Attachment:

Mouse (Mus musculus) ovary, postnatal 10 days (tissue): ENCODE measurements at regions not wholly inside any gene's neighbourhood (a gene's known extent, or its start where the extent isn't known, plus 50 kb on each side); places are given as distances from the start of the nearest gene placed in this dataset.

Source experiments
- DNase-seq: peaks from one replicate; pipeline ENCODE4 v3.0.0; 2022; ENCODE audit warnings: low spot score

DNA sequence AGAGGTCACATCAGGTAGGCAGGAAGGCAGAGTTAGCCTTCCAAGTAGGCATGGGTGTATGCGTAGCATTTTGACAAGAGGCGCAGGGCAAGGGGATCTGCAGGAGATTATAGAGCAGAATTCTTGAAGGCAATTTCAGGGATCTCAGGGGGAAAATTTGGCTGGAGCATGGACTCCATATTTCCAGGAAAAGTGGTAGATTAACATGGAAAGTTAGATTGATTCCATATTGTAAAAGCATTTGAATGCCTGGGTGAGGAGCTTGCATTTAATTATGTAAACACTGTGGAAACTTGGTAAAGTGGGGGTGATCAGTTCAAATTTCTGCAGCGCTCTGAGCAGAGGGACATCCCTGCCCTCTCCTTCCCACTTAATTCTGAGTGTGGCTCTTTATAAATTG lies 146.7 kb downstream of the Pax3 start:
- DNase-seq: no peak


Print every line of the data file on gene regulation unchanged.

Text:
Mouse (Mus musculus) ovary, postnatal 10 days (tissue): ENCODE measurements at regions not wholly inside any gene's neighbourhood (a gene's known extent, or its start where the extent isn't known, plus 50 kb on each side); places are given as distances from the start of the nearest gene placed in this dataset.

Source experiments
- DNase-seq: peaks from one replicate; pipeline ENCODE4 v3.0.0; 2022; ENCODE audit warnings: low spot score

DNA sequence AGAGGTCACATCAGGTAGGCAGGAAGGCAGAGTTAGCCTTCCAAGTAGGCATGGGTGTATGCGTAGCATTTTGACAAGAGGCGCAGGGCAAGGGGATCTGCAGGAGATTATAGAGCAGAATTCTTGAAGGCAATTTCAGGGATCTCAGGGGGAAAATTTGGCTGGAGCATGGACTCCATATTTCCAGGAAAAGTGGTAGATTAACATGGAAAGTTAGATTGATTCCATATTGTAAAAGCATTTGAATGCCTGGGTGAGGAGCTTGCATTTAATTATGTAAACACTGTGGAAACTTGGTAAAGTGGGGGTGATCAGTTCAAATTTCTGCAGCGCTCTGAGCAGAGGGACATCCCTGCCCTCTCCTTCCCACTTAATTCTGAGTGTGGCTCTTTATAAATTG lies 146.7 kb downstream of the Pax3 start:
- DNase-seq: no peak